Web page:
Treatment availability in South Africa; the differences between private and government hospitals

Treatment availability in South Africa; the differences between private and government hospitals
You can get help with problems caused by the harmful use of drugs and alcohol. There are different types of services available to the public, depending on the kind of problems experienced by you or the person you are seeking help for. This is a guide to some of the options that are available to help you. If you have access to medical aid and the financial resources for private treatment, you can access a range of private psychiatrists and psychologists through any of the private treatment centres in Cape Town.
IN-PATIENT TREATMENT?
In-patient service means a residential treatment service provided at a treatment centre.
OUT-PATIENT TREATMENT?
It is a service to a person(s) who is engaging in harmful drug and alcohol use and to the people who are adversely affected by his/her behaviour. This type of treatment involves attending regular sessions at a community based treatment centre. COSTING: Certain facilities render services without any cost implications to the client e.g. government treatment centres.
PRIVATE VS. PUBLIC HEALTHCARE IN SOUTH AFRICA
South Africa can be described as being both developed and under-developed at the same time. It is home to cosmopolitan city centers, comfortable neighborhoods and suburbs, but also to impoverished townships. The South African government funds its public healthcare, which gives it many advantages and disadvantages. The advantages of public healthcare include free care to all citizens. Because of the high amount of impoverished communities in South Africa, free healthcare benefits those who could not otherwise afford healthcare. The disadvantages of public healthcare are long wait times, poor quality of care compared to private healthcare, rushed appointments, old facilities, and poor disease control and prevention practices.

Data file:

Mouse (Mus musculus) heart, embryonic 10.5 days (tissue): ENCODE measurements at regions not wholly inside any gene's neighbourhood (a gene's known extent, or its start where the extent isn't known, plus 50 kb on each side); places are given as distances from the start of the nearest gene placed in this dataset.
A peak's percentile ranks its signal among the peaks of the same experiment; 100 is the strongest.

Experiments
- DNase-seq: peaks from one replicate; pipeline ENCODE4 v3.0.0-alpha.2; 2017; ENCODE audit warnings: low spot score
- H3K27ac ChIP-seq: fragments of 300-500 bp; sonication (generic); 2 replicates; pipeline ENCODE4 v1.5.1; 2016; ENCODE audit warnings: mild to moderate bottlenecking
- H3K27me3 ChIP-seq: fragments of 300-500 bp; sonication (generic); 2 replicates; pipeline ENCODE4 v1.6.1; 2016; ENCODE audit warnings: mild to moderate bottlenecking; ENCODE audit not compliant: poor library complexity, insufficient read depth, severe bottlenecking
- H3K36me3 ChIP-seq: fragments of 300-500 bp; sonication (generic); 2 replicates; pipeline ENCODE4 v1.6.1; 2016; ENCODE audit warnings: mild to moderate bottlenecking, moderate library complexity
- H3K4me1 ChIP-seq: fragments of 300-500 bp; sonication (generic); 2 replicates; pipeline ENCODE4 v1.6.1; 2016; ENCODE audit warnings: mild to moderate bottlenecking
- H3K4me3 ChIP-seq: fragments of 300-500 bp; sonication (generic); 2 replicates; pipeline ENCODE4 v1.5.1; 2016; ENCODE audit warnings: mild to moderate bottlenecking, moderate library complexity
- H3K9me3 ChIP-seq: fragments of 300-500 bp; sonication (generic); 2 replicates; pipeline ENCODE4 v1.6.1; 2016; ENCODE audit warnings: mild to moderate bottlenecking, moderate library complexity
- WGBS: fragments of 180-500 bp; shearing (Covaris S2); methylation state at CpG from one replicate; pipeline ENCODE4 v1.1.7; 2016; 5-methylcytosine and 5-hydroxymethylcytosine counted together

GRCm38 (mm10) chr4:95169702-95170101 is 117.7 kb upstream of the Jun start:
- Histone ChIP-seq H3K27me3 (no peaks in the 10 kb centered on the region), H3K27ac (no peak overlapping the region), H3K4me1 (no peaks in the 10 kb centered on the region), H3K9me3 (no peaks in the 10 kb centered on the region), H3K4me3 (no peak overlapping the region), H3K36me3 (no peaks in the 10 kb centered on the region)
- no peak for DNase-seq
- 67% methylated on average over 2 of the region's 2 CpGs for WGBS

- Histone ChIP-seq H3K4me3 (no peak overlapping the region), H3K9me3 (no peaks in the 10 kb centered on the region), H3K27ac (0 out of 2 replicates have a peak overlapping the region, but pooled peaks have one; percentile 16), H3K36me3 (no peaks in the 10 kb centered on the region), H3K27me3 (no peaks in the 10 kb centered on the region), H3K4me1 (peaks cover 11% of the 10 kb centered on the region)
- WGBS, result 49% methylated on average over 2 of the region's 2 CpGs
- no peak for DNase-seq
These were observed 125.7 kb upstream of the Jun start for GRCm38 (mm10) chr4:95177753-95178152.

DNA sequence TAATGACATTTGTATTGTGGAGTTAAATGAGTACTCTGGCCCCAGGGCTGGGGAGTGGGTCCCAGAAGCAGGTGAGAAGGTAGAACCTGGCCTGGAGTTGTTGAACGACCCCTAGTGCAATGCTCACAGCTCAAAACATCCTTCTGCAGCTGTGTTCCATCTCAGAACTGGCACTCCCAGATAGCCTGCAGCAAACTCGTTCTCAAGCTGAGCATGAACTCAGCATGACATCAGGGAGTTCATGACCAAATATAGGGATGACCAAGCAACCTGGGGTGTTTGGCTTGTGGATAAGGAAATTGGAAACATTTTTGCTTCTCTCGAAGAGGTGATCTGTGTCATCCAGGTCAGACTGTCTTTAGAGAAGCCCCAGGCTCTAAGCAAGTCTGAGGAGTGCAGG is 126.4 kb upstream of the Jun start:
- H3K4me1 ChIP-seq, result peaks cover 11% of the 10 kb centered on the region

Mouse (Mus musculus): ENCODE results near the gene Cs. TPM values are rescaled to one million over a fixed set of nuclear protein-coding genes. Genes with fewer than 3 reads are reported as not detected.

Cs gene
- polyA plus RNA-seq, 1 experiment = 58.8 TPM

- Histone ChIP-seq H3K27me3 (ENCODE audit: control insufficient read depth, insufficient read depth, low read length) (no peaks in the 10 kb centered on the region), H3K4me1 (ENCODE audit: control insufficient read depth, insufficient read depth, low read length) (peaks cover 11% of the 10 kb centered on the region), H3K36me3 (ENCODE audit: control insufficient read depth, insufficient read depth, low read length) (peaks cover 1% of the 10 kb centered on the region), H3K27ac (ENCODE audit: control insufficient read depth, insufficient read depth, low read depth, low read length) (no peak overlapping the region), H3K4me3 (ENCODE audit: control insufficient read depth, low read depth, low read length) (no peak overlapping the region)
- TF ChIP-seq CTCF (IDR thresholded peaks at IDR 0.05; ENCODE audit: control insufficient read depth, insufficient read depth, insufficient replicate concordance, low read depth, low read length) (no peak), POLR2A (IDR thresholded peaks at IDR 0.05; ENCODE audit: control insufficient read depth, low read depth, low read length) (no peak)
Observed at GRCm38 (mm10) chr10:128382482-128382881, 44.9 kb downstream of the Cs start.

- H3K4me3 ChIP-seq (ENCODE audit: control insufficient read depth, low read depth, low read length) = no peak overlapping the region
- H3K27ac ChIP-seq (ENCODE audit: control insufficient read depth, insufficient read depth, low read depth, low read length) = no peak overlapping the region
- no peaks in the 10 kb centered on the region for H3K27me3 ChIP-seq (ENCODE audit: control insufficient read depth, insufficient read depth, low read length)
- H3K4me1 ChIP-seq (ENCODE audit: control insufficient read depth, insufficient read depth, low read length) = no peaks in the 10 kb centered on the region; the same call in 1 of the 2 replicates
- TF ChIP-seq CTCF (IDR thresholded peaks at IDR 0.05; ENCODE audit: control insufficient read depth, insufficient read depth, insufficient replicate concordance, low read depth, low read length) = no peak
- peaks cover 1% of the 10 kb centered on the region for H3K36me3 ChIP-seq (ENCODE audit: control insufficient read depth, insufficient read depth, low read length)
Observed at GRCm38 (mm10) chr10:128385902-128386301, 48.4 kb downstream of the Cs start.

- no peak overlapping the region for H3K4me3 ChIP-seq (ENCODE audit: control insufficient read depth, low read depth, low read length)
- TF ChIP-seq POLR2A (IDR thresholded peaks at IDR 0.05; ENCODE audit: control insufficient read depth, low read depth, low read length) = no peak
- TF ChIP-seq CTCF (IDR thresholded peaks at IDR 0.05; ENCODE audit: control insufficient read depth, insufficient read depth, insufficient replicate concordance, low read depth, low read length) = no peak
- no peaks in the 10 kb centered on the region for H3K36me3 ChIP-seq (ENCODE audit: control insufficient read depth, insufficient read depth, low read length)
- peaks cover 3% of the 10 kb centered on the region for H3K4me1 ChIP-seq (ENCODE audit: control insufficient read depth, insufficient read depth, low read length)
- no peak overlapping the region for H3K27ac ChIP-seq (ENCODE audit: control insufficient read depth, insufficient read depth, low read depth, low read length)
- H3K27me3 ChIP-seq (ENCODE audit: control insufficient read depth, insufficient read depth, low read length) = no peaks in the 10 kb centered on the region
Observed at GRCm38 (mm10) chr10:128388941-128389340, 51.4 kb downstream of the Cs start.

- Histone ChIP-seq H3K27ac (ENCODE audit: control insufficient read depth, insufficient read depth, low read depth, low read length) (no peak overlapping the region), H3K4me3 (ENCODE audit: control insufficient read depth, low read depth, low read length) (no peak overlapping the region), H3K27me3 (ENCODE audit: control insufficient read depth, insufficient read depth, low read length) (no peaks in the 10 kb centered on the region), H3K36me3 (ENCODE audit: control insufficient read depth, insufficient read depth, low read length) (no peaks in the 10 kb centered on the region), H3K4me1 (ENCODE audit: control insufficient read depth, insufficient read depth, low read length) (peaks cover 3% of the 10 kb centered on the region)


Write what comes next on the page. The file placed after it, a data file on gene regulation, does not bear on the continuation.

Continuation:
Private healthcare is much different than public healthcare. The government does not fund private healthcare, so citizens must purchase their own private insurance in order to be treated at a private healthcare facility. The advantages of private healthcare are short wait times, quality care, better facilities, adequate resources available, appointments are not rushed, and proper disease control and prevention practices are utilized. The disadvantages of private healthcare are that it is expensive, there are fewer facilities, patients are responsible for paying for healthcare visits and pharmaceuticals. The majority of South Africans cannot afford private insurance. Buildings are securely locked and require patients to get buzzed. Facilities are quiet, clean, and richly furnished. The public hospitals in South Africa appear more warehouse-like than hospitals, and the private facility feels more like a fancy hotel than a wellness center. Each patient receives the attention and care they deserve. Adequate time is spent with each patient and document their appointments thoroughly afterwards. After each patient, equipment is wiped down that was used with cleaner and doctors wash their hands. These vast differences show that private healthcare is solely for the wealthy and entitled population of South Africa, and public healthcare is for the poor. There is no middle ground. The wide gap between these two sectors is a significant problem in South Africa.
Lack of glove usage is a significant problem in South African hospitals. Not wearing gloves and not changing gloves between patients can result in infection. There is poor disease control and prevention. It is clear that healthcare professionals in South Africa are not properly trained in disease control and prevention. Employees treat patient after patient without washing their hands or using hand sanitizer. Townships in Cape Town are impoverished communities where people live in shacks made of scrap metal and dirt floors, do not have running water, and have nothing but porta potties to use for a bathroom. Many citizens of South Africa are afraid to go to the hospital for fear of getting sicker while they are there. South Africans who live in townships often trust traditional healers more than a medical doctor.